5. Roger Hicks

    Roger Hicks Well-Known Member

    No, Kate, I'm really, really not misunderstanding you on purpose. I didn't understand what you said before, and I don't understand it any better now. The key lies in the word "dismiss" in the original article. To dismiss his work for the reasons given would indeed, in my book, mark someone out as a fool.

    There is nothing whatsoever wrong with innovation, but nor is there anything wrong with following in others' footsteps and doing it very well. It increasingly seems to me that you do not criticize what I say, but rather, what you think I ought to have said to suit your pre- (and mis-) conceptions of what I think; or alternatively things that you have simply misread or made up. Where did I say that he was "innovative and unique"?

    Cheers,

    R.
     
  6. Catriona

    Catriona Well-Known Member

    Right! So you accept he could be seen as that description - but your point was that to dismiss his work for that reason makes someone a fool. I see. I can understand that - but not necessarily the succeeding phrase starting with ... their frenetic search for novelty is not the only way of doing things.
    Because the ones Towell is emulating were in their time the innovators seeking novelty and showing the world in an unvarnished way.
    Unless we have innovators like Stephen Shore or Robert Frank, we will continue to see things in the way it has been done in the past.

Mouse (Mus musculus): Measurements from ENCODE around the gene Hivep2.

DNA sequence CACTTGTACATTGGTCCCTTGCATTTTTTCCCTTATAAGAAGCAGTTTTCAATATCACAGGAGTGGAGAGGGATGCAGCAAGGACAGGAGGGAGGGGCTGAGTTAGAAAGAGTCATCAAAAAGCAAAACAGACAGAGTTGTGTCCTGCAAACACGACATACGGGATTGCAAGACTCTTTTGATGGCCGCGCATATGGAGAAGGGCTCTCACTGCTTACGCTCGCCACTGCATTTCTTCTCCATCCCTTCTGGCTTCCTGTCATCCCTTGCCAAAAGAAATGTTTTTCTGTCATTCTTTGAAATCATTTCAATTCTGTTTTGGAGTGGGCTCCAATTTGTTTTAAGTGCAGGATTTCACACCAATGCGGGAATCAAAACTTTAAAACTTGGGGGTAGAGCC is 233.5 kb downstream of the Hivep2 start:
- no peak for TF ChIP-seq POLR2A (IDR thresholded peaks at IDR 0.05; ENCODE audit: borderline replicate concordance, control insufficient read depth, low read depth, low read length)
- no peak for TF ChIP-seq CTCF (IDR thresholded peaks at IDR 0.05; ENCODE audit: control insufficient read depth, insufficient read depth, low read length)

7. Ffolrord

    Ffolrord Well-Known Member

    I think clearly the lesson is there is room for both. I think both might be agreeing on that, in a disagreeable way. I enjoyed the article. It provokes thought, is the image somewhat pastiche, does knowing the setup alter the perception? Good choice of image.
     
  8. Roger Hicks

    Roger Hicks Well-Known Member

    Dear Kate,

    Why can't you understand that? Are you saying that a frenetic search for novelty is the only way of doing things? Because unless that's what you're saying, you have absolutely no disagreement with what I said: that you can either do it Larry Towell's way (tradition) or via a more or less frenetic search for novelty. Or indeed, by implication, by anything in between.

    Addendum: my suggestion was essentially that anyone who is fool enough to dismiss Towell's work because he is working within an established tradition is probably also fool enough to imagine that novelty is always better, even when it isn't.

    Cheers,

    R.
     
    Last edited: Aug 22, 2015
  9. Roger Hicks

    Roger Hicks Well-Known Member

    Highlight 1: This is what I thought I was saying, and on re-reading, I cannot really see how I can be taken to have said anything else.

    Highlight 2: Thank you. Indeed, a central question is whether it is hackneyed pastiche or, (as I suggest) the well-executed continuation of a long-standing approach to photography.

    Glad you enjoyed it, too.

    Cheers,


    R.